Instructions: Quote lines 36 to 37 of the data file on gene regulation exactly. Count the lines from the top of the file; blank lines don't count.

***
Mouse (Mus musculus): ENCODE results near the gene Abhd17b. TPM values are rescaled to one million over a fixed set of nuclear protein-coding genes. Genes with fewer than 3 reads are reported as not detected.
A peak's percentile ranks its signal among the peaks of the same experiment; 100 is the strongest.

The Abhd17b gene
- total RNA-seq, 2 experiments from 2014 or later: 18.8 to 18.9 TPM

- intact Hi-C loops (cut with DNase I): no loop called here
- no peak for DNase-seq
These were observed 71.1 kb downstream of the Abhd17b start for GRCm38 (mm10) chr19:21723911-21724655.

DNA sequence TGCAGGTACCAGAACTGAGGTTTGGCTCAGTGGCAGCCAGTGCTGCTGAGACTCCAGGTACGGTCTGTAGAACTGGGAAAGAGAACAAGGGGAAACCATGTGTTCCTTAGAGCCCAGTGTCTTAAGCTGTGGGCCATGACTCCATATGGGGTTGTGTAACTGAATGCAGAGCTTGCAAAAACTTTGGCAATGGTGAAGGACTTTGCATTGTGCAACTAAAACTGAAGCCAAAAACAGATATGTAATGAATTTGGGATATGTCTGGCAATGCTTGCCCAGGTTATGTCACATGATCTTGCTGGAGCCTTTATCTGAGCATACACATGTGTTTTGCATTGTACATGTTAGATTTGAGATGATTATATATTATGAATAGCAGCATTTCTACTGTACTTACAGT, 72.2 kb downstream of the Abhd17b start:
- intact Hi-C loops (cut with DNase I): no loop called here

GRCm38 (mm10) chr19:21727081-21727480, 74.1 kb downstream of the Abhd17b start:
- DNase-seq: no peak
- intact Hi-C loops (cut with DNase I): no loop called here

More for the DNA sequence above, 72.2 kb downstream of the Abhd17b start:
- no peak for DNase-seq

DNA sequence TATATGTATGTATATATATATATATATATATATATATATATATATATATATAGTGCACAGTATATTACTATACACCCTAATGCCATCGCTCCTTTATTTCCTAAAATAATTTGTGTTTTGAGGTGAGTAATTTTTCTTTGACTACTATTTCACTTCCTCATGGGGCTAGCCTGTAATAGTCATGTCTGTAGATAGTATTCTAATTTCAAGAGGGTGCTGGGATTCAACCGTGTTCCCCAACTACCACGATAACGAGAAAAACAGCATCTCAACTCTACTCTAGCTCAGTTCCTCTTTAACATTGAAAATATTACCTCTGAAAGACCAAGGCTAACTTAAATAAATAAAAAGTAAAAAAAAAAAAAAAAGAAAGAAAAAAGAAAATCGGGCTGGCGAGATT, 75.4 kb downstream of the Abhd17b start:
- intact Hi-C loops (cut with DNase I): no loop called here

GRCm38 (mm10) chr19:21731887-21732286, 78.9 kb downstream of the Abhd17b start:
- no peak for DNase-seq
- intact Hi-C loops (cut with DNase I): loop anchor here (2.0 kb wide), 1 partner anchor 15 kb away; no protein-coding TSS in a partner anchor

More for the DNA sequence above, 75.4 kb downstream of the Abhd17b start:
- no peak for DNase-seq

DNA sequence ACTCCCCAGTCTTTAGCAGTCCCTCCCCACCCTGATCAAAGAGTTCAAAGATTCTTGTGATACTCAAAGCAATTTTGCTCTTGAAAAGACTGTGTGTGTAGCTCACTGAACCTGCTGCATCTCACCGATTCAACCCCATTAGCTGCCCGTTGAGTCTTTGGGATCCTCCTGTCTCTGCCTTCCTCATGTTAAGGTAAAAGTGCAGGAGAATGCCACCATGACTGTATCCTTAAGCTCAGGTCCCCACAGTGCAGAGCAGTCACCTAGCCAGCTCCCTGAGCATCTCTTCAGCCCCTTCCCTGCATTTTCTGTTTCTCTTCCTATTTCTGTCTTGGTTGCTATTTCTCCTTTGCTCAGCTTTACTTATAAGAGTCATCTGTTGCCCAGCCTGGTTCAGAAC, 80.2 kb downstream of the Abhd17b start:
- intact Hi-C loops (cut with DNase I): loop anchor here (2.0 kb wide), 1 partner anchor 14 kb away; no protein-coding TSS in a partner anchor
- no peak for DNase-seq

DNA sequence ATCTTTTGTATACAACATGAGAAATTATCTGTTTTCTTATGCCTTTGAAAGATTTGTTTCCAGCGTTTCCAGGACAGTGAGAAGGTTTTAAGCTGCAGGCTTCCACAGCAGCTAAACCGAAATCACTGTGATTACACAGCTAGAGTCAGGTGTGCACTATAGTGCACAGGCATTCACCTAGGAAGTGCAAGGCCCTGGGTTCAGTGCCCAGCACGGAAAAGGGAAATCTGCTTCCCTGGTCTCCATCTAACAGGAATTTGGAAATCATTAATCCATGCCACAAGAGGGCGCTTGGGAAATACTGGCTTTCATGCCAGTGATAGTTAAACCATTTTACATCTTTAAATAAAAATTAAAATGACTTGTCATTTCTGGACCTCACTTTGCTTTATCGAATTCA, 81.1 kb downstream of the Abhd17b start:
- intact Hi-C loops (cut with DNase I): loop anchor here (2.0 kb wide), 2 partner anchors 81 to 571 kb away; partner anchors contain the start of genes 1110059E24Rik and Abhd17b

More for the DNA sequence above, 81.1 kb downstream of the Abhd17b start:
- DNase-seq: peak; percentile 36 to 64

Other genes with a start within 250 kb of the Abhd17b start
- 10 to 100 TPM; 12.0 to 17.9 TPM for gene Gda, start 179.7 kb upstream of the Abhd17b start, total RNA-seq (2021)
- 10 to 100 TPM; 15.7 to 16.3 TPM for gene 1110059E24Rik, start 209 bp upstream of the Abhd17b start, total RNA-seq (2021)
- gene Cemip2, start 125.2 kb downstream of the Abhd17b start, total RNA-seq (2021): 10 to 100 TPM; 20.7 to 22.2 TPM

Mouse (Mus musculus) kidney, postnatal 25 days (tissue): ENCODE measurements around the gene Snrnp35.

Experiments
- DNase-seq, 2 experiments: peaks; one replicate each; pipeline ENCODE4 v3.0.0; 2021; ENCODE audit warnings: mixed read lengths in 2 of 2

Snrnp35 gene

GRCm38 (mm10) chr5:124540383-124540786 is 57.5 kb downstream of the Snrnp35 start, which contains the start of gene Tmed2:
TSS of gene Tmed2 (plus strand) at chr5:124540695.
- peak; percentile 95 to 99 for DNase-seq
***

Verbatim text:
Snrnp35 gene

GRCm38 (mm10) chr5:124540383-124540786 is 57.5 kb downstream of the Snrnp35 start, which contains the start of gene Tmed2: